The estate has been organically certified since 2013, with conversion beginning in 2010. Biodynamic practices have been used since 2011. The challenge for organics here is undervine weed control in the stony sites. They’ve moved 35 tons of stones, which just seem to keep surfacing and which damage the blades of the weeder.
As with elsewhere in the wine world, trunk diseases are a worry, although they are yet to make a lot of impact in the region (partly because so many vineyards get replanted at age 20 to keep productivity high). Damien follows the advice of Loire viticulturist Francois Dal, who has visited. He advocates pruning that respects the sap flow, with each cane laid down from a spur that is cut to the outside, keeping the head clear, and also not cutting too close so any die back from the pruning wound doesn’t affect the flow.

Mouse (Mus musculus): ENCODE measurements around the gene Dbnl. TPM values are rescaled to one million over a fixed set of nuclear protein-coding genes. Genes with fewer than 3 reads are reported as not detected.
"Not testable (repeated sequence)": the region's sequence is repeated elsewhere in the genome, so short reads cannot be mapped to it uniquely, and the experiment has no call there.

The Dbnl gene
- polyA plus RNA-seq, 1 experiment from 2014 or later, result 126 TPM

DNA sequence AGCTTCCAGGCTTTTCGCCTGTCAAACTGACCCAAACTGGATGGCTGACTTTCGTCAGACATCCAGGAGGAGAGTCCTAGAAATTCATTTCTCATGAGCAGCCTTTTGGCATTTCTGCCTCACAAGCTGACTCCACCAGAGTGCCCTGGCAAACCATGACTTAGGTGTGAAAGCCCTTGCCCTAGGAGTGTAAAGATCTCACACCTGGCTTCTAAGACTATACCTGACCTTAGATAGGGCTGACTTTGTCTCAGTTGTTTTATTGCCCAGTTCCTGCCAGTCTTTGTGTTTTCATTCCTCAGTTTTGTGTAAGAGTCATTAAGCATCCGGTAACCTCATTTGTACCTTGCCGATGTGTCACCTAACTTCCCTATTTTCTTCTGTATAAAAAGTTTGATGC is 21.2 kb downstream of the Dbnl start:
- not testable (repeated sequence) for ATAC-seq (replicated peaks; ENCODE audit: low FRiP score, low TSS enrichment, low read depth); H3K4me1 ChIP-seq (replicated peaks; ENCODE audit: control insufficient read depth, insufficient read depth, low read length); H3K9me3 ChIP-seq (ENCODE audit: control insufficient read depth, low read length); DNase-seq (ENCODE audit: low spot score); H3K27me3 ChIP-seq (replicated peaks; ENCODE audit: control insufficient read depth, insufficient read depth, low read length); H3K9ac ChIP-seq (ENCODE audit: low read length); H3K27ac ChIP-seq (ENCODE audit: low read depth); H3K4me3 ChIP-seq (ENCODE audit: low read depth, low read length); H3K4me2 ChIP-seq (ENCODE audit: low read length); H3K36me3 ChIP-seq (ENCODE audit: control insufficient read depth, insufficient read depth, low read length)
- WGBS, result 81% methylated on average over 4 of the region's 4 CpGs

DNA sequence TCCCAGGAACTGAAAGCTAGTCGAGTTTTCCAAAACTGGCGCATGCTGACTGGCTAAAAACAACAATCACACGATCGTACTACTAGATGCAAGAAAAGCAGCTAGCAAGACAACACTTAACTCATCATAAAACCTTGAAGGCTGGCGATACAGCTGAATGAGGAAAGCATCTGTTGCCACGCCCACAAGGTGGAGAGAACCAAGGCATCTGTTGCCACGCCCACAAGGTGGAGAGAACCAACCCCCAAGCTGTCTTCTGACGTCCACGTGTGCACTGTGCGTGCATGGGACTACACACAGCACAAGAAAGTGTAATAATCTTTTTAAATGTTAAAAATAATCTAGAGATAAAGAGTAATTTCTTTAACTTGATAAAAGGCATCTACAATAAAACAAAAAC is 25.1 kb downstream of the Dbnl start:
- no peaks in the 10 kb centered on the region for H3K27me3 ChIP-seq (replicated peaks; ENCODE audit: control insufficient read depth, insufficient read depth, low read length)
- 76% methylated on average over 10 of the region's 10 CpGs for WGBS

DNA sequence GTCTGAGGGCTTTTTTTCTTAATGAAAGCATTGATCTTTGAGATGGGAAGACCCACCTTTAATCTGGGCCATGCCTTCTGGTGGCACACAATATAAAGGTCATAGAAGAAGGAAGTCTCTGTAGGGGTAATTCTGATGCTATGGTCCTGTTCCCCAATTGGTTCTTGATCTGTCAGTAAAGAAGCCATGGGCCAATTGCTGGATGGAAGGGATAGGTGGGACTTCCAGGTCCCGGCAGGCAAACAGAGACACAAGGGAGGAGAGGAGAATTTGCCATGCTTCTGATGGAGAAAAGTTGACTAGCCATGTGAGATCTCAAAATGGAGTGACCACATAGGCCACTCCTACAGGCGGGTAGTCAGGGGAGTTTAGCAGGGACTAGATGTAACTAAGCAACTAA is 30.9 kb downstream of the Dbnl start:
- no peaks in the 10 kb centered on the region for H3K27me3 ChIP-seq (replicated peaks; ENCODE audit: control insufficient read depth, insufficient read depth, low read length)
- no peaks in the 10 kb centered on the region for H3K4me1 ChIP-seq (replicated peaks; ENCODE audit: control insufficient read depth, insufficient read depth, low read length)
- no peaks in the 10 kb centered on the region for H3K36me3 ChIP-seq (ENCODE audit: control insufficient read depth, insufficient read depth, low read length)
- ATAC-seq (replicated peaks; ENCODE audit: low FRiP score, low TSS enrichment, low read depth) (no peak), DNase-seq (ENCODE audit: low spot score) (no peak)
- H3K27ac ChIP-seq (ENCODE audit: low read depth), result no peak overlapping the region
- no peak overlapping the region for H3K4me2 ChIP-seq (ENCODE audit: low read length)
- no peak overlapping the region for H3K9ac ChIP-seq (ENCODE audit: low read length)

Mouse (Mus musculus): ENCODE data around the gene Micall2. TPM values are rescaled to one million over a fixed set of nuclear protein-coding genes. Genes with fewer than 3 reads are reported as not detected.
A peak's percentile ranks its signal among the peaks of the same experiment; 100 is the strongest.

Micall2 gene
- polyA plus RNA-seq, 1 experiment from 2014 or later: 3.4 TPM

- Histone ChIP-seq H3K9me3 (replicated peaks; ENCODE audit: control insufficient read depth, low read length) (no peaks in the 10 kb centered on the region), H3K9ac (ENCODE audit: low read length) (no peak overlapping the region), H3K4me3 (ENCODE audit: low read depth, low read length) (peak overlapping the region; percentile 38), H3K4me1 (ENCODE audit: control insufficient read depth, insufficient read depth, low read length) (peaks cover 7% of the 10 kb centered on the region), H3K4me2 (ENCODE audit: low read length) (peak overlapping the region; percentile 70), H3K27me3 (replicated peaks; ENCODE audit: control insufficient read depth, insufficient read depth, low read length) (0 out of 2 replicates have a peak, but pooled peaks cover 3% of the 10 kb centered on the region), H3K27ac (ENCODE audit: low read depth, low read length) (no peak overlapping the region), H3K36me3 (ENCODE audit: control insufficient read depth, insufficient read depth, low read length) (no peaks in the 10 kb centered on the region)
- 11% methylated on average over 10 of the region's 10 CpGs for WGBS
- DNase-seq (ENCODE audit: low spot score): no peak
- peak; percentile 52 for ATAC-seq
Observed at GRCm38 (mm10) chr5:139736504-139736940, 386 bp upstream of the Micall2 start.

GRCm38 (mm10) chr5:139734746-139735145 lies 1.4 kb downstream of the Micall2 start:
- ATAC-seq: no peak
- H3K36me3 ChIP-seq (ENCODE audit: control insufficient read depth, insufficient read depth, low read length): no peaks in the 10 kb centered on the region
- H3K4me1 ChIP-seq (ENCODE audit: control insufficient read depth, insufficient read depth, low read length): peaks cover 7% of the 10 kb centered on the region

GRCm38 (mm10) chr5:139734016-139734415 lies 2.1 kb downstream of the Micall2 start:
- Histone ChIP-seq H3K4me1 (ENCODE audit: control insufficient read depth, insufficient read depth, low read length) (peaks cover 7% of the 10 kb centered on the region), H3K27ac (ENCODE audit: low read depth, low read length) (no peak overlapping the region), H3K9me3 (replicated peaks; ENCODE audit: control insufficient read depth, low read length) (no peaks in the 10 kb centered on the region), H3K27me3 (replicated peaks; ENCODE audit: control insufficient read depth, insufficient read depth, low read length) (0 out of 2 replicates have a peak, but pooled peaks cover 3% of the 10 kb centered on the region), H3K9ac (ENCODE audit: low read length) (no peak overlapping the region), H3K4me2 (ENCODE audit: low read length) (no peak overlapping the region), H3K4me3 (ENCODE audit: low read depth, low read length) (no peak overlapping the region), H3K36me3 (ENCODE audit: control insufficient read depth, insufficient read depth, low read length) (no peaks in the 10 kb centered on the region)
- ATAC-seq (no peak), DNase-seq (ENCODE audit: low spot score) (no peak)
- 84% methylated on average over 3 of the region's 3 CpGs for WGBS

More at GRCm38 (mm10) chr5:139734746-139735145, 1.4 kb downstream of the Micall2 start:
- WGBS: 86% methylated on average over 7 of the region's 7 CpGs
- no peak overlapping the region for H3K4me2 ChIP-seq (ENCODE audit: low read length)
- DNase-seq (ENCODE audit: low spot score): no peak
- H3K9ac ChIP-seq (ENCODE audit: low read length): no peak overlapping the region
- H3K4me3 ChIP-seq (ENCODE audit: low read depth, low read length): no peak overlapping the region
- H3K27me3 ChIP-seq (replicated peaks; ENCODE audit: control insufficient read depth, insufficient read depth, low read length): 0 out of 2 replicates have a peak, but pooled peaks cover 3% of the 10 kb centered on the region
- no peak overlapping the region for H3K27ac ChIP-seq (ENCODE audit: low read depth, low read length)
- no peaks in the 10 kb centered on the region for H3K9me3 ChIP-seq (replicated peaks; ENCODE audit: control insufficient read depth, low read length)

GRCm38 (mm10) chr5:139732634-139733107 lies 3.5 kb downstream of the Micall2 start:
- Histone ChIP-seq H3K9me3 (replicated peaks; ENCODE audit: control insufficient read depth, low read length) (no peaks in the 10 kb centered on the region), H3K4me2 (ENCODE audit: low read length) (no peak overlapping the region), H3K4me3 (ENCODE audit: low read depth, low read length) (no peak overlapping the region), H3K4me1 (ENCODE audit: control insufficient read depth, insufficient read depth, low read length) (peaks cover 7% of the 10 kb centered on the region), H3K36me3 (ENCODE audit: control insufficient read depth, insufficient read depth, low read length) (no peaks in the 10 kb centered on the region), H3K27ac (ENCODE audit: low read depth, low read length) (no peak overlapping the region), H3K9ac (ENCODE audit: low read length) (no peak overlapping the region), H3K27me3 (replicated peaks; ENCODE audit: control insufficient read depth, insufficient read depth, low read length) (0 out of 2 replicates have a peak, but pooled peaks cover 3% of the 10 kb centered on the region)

Damien is convinced that the biggest potential for improvement with Sauvignon is in the vineyard. ‘The amount of water put on Sauvignon that isn’t needed is insane,’ he says. He uses a pressure bomb and moisture probes, in order to give the vine water only when it really needs it.
Calcium deficiency is a big problem in the region. It’s needed to hold the structure of clay together, and also to counter acidity stress, which Dal thinks is a problem here. But he doesn’t use lime, which changes the soil analysis too quickly. Instead, for the last few years he’s been adding 5 tons/hectare of mussel shells. It hasn’t changed the soil analysis, but the vineyard has come to life. The foliage was previously slightly yellow, which was a soil acid issue.